Why Can’t I Hire The Right Sales People?
By Lee B. Salz
disconnect exists between sales managers and recruiters that causes
challenges for both. Together, they can resolve this issue by
creating their company’s Sales Talent Screening Program.
Candidate screening is one of the most difficult tasks that
recruiters and managers face. Most will tell you that screening
sales talent is the toughest of all. Why? Sales people are trained
in the art of persuasion. They know how to provide the desired
responses to the questions. Even more daunting is when you are
interviewing sales people that worked for a competitor. These sales
people know the language and industry buzz words making it even more
challenging to screen them. Fret not! It is possible to successfully
screen sales talent, but there is work to be done before you even
look at a résumé.
The most important step a company can take is to develop a sales
talent screening program. This helps bring focus to the initiative.
The mission of this program is to provide data that allows for the
measurement of the candidate pedigree versus the desired profile.
Think in terms of formulating a marriage, a sales marriage, that is.
This program should be fully documented showing step-by-step the
components of the screening program. It is best to define who will
be interviewing the candidates and their role in the interview
process. It should define the tools that will be used as well as
their purpose. Below are seven key components of an effective sales
talent screening program.
1. Ideal Sales Person Profile. It has always surprised me how
many companies have fully documented profiles of their ideal client.
Yet, few have a profile of their ideal sales person. How can you
screen when you don’t know for what you are screening? Many of you
have a clear picture in mind of the profile of your ideal mate. My
bet is most of your close friends can rattle off your profile in a
heartbeat. The same principle applies to sales talent. If you don’t
know exactly what you are looking for, how will you find it?
This profile should be fully detailed.
Some of the areas to address in the profile are the experience you
expect that candidate to already have, the skills that the candidate
should already possess, and the skills you are not willing to teach.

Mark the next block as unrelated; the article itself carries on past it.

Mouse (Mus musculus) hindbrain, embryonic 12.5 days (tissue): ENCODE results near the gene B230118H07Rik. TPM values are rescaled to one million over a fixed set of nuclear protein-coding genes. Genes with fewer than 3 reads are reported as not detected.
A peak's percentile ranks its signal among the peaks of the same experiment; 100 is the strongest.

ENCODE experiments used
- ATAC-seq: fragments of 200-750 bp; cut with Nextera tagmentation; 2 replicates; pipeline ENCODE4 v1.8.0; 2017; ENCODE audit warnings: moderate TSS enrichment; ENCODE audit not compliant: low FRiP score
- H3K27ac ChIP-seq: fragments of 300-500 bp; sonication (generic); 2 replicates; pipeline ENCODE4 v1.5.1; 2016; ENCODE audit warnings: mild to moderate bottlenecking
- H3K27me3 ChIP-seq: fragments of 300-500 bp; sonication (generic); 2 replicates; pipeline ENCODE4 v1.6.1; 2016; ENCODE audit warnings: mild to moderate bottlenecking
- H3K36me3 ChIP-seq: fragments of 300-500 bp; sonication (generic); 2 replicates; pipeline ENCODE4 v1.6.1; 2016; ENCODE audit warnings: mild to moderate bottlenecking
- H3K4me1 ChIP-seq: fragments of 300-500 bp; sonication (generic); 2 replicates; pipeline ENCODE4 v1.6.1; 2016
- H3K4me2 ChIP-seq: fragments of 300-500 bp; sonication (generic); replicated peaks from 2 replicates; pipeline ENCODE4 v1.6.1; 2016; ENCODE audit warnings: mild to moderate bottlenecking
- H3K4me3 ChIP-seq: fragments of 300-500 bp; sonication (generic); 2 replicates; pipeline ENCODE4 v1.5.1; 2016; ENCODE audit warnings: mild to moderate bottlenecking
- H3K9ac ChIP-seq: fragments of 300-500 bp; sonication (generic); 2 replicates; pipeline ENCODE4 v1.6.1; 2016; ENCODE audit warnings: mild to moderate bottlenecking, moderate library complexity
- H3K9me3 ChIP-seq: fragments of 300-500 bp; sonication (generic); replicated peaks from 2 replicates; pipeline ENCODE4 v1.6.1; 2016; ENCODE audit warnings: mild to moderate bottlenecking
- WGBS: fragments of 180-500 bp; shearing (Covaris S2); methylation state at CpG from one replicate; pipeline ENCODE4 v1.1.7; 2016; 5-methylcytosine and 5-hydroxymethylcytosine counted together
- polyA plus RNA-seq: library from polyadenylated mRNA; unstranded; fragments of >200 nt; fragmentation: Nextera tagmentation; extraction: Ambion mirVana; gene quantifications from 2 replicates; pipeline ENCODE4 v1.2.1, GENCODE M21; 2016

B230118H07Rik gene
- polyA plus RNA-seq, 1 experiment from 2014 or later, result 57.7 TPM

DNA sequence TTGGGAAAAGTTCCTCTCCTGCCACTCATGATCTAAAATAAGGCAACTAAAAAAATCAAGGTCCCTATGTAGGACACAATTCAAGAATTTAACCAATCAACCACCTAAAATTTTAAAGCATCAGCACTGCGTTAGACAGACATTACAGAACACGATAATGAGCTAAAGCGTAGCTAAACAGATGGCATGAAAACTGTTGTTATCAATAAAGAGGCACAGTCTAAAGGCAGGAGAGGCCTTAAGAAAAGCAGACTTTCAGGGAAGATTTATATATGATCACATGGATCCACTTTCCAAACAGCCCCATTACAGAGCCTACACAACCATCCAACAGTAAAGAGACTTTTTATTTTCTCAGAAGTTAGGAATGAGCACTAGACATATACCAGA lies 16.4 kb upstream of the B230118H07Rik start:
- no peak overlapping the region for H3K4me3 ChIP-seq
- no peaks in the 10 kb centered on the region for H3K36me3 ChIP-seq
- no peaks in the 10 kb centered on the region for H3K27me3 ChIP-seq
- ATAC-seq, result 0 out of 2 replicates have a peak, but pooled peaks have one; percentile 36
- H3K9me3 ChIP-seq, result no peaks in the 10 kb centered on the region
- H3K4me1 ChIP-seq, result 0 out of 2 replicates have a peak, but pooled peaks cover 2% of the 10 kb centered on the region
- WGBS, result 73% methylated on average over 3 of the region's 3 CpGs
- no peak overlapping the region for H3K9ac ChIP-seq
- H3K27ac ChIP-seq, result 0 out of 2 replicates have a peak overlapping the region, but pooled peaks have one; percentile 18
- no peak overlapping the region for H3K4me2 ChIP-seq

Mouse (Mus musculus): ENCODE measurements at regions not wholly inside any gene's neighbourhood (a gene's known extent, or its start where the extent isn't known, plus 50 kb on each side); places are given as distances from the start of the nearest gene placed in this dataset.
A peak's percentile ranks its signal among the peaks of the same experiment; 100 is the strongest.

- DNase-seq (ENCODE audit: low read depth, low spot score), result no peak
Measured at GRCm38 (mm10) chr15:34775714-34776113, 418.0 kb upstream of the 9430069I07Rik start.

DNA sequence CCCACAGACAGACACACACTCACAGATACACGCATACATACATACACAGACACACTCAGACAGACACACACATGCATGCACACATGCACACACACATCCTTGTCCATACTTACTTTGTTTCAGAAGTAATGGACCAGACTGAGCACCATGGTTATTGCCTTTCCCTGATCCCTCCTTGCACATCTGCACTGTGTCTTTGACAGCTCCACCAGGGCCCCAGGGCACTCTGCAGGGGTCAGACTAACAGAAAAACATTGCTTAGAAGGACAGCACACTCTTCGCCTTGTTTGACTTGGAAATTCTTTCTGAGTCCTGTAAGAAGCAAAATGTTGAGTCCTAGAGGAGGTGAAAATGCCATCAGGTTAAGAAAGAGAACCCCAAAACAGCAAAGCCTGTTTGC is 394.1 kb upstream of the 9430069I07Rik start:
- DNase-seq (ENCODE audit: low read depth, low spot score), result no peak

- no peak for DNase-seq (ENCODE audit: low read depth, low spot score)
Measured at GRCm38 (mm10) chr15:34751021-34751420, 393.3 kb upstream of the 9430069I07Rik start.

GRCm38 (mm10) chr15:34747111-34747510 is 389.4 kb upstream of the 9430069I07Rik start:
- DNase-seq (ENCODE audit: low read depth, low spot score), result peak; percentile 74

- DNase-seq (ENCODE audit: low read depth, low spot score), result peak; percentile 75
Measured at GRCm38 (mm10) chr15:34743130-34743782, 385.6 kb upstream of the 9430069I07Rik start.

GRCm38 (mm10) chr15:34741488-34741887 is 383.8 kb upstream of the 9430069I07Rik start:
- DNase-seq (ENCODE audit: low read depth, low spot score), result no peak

Truth is, this is an extensive topic about which I have dedicated
The lack of a fully-defined profile of the ideal sales person is the
most common cause of bad sales marriages. It is also the major point
of frustration between sales managers and recruiters. Recruiters
often tell me that they feel they are throwing darts while
blindfolded because they have so little detail about the desired
2. Always Be Recruiting. In sales, there is an old
expression. “The toughest time to make a sale is when you really
need one.” The same holds true for recruiting. When a slot is open
on the sales team, it becomes an all hands on deck exercise to fill
it. While the seat is open, revenue targets are in jeopardy. This
leads many to forget the profile of the ideal sales person profile
in the interest of filling a seat. Playing this forward a bit, the
seat becomes vacant again a short time later when either side
determines that it is not a good fit.
Sales recruiting is a year-round exercise. The best sales forces are
always on the look out for strong sales talent. Find a company that
identifies a strong candidate that meets their profile who wouldn’t
find a way to hire this individual. It is a rarity to say the least.
Sales teams have turnover either driven by the company or the
employee. It is best to have a candidate portfolio at the ready than
to begin a process of surfacing candidates when a seat is open. Poor
hiring decisions are made out of desperation to fill a seat. The
open seat is a cost to the company every day it is unfilled. Yet,
the cost is more painful if the seat is filled by someone who
3. Reverse Interviewing. Since the intent of the process is
for both sides to be able to determine if a marriage should be
formulated, a wonderful technique is reverse interviewing. This is
an interview performed by a member of the sales team who would be a
peer if the candidate was hired. It is important that the
individuals selected to participate in this step are loyal to the
company, knowledgeable, and make a favorable impression. However,
the “interviewer” does not ask any questions of the candidate. As
you know, it is very easy to get yourself in hot water if illegal
questions are asked. Thus, you don’t want untrained people asking
questions. There are two purposes of this component of the sales
talent screening program. The first is to provide the candidate with
an opportunity to ask questions of someone who would be their peer
if they were to be hired. In essence, it is a way for them to get a
picture of a day in the life of this job.
The second purpose is to measure how the candidate prepares for a
sales call. A debrief is conducted with the “reverse interviewer” to
see what questions were asked. If the candidate took advantage of
this opportunity, they brought prepared, insightful questions and
wrote down answers. If they didn’t, what kind of preparation will
the candidate do for a sales call? How interested are they really in
this job? Every once in a while, a candidate will ask a question of
the sales person like, “Can you take off at noon on Fridays?”
Needless to say, the lapse in judgment raises a red flag of concern?
4. Standard Interview Questions. Often times, many candidates
are screened for one job slot. This creates a need to be able to
compare candidates to each other, in addition to the profile. To do
this, a standard set of interview questions are needed. The
responses are documented during the interview and reviewed after a
candidate leaves the office. These questions are not designed to
provide right or wrong answers. They are designed to see if this
candidate’s thought process is congruent with the needs of your